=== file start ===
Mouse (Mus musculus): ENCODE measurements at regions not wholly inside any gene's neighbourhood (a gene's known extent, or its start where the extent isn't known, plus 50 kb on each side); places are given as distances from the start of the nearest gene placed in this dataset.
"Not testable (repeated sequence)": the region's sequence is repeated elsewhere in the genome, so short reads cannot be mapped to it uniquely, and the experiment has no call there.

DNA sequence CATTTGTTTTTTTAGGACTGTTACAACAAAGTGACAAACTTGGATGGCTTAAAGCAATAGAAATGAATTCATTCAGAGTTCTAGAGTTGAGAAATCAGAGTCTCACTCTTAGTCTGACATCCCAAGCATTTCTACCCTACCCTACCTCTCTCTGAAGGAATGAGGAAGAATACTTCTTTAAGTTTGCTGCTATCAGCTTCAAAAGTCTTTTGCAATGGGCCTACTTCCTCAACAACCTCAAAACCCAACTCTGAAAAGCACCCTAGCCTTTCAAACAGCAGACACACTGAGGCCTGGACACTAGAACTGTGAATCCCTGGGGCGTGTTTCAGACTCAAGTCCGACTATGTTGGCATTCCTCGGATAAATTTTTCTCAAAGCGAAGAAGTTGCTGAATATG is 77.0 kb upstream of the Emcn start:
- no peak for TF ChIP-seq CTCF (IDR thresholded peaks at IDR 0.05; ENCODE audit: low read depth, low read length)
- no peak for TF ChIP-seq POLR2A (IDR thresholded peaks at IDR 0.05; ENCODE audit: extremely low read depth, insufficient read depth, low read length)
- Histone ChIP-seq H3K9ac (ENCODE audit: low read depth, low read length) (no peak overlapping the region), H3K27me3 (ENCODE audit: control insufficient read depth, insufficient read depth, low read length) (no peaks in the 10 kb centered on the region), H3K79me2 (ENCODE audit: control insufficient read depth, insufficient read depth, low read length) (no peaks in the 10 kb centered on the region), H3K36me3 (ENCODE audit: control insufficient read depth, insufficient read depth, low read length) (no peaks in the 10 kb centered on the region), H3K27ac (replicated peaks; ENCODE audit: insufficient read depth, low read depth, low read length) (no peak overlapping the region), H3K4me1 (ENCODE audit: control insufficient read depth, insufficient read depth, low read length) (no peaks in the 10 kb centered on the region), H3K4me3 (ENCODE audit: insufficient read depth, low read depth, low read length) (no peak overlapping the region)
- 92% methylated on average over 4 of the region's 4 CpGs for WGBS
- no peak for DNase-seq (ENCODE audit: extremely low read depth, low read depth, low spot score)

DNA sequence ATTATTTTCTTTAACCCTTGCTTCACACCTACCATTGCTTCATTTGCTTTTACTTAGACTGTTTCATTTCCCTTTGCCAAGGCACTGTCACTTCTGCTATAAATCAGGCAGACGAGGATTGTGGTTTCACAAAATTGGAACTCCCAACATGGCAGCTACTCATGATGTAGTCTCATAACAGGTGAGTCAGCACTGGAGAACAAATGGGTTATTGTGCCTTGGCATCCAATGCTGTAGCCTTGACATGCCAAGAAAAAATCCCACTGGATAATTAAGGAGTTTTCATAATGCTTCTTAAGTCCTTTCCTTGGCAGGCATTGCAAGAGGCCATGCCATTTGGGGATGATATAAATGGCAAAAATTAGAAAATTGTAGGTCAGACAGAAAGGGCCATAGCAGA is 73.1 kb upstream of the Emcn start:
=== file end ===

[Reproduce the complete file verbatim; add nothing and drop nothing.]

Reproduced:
Mouse (Mus musculus): ENCODE measurements at regions not wholly inside any gene's neighbourhood (a gene's known extent, or its start where the extent isn't known, plus 50 kb on each side); places are given as distances from the start of the nearest gene placed in this dataset.
"Not testable (repeated sequence)": the region's sequence is repeated elsewhere in the genome, so short reads cannot be mapped to it uniquely, and the experiment has no call there.

DNA sequence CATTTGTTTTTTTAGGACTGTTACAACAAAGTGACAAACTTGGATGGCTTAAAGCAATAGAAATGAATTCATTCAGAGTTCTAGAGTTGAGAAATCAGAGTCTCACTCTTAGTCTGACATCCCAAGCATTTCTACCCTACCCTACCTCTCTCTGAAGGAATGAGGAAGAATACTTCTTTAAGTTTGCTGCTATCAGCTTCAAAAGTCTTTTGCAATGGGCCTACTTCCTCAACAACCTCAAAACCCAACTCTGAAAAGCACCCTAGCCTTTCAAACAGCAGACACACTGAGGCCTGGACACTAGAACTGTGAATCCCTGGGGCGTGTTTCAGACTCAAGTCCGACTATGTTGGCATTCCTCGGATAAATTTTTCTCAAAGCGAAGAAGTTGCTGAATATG is 77.0 kb upstream of the Emcn start:
- no peak for TF ChIP-seq CTCF (IDR thresholded peaks at IDR 0.05; ENCODE audit: low read depth, low read length)
- no peak for TF ChIP-seq POLR2A (IDR thresholded peaks at IDR 0.05; ENCODE audit: extremely low read depth, insufficient read depth, low read length)
- Histone ChIP-seq H3K9ac (ENCODE audit: low read depth, low read length) (no peak overlapping the region), H3K27me3 (ENCODE audit: control insufficient read depth, insufficient read depth, low read length) (no peaks in the 10 kb centered on the region), H3K79me2 (ENCODE audit: control insufficient read depth, insufficient read depth, low read length) (no peaks in the 10 kb centered on the region), H3K36me3 (ENCODE audit: control insufficient read depth, insufficient read depth, low read length) (no peaks in the 10 kb centered on the region), H3K27ac (replicated peaks; ENCODE audit: insufficient read depth, low read depth, low read length) (no peak overlapping the region), H3K4me1 (ENCODE audit: control insufficient read depth, insufficient read depth, low read length) (no peaks in the 10 kb centered on the region), H3K4me3 (ENCODE audit: insufficient read depth, low read depth, low read length) (no peak overlapping the region)
- 92% methylated on average over 4 of the region's 4 CpGs for WGBS
- no peak for DNase-seq (ENCODE audit: extremely low read depth, low read depth, low spot score)

DNA sequence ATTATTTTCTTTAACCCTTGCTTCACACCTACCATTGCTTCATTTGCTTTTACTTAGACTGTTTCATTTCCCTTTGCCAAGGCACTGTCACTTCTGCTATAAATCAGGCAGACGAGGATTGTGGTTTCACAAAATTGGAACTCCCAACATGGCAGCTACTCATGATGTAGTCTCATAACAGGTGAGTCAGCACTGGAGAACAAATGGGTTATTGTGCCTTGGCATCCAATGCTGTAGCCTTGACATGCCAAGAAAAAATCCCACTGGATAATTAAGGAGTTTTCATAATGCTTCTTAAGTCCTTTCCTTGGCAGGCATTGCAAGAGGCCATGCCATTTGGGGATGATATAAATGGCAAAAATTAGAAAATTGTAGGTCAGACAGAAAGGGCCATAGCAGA is 73.1 kb upstream of the Emcn start: